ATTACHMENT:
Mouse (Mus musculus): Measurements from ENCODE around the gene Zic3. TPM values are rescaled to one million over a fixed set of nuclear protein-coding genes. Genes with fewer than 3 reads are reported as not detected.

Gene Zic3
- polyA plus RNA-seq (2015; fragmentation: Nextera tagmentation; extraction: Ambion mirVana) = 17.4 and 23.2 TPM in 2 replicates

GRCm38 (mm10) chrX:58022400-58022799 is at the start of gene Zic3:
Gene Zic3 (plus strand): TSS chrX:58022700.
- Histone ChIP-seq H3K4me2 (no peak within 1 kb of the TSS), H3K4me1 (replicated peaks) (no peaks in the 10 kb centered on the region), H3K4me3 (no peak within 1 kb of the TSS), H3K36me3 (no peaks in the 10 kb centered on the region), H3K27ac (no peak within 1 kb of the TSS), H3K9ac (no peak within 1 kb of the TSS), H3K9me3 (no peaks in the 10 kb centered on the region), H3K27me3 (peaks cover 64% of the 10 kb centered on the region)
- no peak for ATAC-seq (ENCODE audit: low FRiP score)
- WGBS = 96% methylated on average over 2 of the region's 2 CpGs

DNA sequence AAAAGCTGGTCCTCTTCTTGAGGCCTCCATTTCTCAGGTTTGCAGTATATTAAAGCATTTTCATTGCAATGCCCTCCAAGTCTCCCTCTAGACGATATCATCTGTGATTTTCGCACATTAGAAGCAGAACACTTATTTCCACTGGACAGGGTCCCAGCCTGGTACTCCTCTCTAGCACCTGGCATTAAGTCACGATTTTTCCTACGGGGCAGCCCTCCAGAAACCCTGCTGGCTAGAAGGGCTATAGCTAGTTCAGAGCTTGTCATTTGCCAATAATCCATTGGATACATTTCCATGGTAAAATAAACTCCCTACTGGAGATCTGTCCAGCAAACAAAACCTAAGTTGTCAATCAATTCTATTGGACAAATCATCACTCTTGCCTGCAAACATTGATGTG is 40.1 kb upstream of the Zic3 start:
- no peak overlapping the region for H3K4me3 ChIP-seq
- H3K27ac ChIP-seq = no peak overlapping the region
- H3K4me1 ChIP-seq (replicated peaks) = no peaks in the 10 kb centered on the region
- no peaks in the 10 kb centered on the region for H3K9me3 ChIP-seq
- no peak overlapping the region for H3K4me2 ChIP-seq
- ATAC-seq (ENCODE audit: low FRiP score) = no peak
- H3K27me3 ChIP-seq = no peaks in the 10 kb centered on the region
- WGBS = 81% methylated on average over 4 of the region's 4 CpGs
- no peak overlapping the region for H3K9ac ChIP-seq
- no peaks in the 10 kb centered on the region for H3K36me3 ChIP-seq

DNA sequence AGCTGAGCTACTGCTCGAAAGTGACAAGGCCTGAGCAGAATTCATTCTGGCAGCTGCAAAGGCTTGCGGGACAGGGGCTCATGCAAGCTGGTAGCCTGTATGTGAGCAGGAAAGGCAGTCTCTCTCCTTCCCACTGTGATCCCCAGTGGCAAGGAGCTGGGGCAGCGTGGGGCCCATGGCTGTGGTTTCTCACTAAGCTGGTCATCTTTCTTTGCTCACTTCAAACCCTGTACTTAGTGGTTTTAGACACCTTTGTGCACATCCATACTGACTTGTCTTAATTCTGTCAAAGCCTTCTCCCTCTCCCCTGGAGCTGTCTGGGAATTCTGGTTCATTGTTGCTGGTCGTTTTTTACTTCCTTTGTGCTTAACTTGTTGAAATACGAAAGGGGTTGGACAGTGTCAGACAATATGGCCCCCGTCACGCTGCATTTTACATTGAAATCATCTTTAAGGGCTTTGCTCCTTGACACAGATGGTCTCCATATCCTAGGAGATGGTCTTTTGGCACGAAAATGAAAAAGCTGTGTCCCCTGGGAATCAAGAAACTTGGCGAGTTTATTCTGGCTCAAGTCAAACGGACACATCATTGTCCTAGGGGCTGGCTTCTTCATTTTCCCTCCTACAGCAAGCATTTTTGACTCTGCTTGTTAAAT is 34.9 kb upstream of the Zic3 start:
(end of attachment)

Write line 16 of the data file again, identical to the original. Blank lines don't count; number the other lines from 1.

- H3K27me3 ChIP-seq = no peaks in the 10 kb centered on the region